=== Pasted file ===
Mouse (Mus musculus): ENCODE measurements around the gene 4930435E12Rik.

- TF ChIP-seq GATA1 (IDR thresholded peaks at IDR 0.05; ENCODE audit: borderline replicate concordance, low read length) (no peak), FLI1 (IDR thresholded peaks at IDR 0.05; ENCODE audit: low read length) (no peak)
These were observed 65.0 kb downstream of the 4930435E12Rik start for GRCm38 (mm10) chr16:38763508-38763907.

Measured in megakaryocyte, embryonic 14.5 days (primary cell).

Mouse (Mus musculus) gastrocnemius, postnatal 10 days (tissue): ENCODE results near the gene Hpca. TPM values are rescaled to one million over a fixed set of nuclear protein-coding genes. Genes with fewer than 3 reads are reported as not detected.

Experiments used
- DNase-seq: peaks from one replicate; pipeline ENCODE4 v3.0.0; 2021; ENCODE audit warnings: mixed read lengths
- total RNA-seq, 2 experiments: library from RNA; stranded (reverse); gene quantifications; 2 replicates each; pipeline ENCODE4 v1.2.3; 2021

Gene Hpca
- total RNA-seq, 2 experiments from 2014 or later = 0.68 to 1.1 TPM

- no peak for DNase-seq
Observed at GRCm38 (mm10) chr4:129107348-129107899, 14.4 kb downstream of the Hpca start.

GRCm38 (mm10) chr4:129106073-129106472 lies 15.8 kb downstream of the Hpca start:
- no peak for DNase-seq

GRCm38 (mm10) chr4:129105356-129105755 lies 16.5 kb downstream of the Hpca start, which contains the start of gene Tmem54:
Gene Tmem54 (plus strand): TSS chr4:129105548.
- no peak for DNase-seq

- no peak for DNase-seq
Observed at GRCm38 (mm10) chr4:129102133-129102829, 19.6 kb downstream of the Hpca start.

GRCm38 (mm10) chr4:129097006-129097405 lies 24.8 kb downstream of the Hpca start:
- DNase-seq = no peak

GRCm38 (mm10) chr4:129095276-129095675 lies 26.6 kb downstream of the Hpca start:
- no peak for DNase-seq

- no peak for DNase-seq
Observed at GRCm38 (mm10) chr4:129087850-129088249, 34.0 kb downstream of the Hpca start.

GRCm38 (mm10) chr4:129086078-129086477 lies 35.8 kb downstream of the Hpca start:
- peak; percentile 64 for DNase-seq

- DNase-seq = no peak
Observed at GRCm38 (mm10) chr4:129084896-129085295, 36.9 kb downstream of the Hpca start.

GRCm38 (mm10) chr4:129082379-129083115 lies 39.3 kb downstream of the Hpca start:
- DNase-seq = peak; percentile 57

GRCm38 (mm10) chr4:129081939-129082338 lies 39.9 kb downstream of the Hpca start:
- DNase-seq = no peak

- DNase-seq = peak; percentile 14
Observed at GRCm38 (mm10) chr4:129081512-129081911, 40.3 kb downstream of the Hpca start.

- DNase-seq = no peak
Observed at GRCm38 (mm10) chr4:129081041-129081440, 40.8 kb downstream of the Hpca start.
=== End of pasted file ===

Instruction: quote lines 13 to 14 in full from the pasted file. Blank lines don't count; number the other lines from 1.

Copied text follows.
GRCm38 (mm10) chr4:129106073-129106472 lies 15.8 kb downstream of the Hpca start:
- no peak for DNase-seq